To test the reproducibility and robustness of results obtained in the neuroimaging field, 70 independent teams of neuroimaging experts from across the globe were asked to analyze and interpret the same functional magnetic resonance imaging dataset. The authors found that no two teams chose identical workflows to analyse the data – a consequence of the degrees of freedom and flexibility around the best suited analytical approaches. This flexibility resulted in sizeable variation in the results of hypothesis tests, even for teams whose statistical maps were highly correlated at intermediate stages of the analysis pipeline. Variation in reported results was related to several aspects of analysis methodology. Notably, a meta-analytical approach that aggregated information across teams yielded a significant consensus in activated regions. Furthermore, prediction markets of researchers in the field revealed an overestimation of the likelihood of significant findings, even by researchers with direct knowledge of the dataset. These findings show that analytical flexibility can have substantial effects on scientific conclusions, and identify factors that may be related to variability in the analysis of functional magnetic resonance imaging. The results emphasize the importance of validating and sharing complex analysis workflows and the need for experts in the field to come together and discuss what minimum reporting standards are. The most straightforward way to combat such (unintentional) degrees of freedom is to have detailed data processing and analysis protocols as part of the study plans. As this example illustrates, such protocols need to be checked by independent scientists to make sure that they are complete and unequivocal. While the imaging field is complex and data analysis cannot be described in one sentence, the need to have sufficiently detailed study plans is also a message to pre-registration platforms that should not impose any restrictions on the amount of information being pre-registered.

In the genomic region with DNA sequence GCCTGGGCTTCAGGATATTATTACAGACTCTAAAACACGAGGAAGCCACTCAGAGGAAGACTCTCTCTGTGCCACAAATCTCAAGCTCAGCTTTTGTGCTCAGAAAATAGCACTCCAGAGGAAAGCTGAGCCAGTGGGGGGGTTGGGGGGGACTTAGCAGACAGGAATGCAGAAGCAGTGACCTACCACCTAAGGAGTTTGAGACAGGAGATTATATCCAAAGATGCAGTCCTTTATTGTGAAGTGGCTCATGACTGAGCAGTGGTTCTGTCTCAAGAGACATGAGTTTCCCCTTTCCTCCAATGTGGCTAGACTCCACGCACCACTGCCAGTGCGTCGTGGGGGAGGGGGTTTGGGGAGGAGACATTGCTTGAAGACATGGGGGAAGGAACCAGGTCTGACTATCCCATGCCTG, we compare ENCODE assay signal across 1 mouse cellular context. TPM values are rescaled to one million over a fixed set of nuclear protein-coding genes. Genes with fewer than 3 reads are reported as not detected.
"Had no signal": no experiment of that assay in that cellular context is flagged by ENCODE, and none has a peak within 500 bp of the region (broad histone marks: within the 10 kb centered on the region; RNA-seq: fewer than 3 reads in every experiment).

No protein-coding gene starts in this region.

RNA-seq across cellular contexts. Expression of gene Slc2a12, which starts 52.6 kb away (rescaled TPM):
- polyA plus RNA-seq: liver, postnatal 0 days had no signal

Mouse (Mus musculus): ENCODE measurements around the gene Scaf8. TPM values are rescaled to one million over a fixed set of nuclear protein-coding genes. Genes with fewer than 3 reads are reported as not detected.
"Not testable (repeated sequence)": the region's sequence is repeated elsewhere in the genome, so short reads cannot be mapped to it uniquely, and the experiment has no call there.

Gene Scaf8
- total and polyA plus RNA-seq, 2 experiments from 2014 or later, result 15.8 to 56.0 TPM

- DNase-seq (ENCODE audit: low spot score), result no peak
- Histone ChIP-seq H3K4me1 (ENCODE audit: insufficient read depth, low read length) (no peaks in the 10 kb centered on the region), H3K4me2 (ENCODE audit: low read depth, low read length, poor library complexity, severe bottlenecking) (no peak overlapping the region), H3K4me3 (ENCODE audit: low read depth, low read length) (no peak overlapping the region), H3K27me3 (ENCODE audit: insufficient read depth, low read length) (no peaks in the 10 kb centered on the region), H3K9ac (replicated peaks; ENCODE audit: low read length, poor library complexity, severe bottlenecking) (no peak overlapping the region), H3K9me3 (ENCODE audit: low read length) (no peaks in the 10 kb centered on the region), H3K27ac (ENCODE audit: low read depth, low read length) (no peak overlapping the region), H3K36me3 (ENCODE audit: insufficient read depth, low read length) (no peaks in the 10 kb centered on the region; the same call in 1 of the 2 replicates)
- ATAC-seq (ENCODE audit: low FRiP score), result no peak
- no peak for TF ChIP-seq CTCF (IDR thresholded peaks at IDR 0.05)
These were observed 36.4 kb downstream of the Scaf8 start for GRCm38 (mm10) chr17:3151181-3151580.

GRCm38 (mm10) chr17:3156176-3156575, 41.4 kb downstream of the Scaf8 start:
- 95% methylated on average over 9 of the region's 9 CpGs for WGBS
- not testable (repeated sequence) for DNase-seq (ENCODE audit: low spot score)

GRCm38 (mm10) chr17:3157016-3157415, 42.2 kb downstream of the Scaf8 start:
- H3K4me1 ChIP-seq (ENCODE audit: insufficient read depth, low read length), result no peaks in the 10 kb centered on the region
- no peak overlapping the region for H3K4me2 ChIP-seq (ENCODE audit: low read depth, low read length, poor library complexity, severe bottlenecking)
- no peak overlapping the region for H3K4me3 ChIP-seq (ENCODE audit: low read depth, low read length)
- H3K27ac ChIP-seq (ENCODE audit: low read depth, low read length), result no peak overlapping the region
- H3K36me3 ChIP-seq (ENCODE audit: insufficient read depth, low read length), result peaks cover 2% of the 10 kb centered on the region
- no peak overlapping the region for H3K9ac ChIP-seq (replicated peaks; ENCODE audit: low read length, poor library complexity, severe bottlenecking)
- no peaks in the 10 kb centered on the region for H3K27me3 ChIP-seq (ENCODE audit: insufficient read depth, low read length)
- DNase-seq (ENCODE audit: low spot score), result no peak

Comment on Walsh et al. “The statistical significance of randomized controlled trial results is frequently fragile: a case for a Fragility Index” J Clin Epidemiol 67: 622-628, 2014
Despite common misconceptions, a p-value does not tell us anything about truth (i.e. that an observed finding in a sample is representative for the underlying population of interest); it only describes the probability that a difference at least as large as the one being observed could have been found based on chance alone if in reality there is no difference. A p-value can no longer be interpreted at face value if the data being analyzed do not represent random samples, for instance because of unconscious bias in sampling, study execution, data analysis or reporting. Even worse, it can no longer be interpreted at face value if the investigators have actively violated the randomness principle by p-hacking (Motulsky, 2014). Even if none of this has happened, a relevant percentage of statistically significant findings may be false – a phenomenon largely driven by the a priori probability of an observation (Ioannidis, 2005). Add on top of these problems the issue of small sample sizes leading to fickle p-values (Halsey et al., 2015).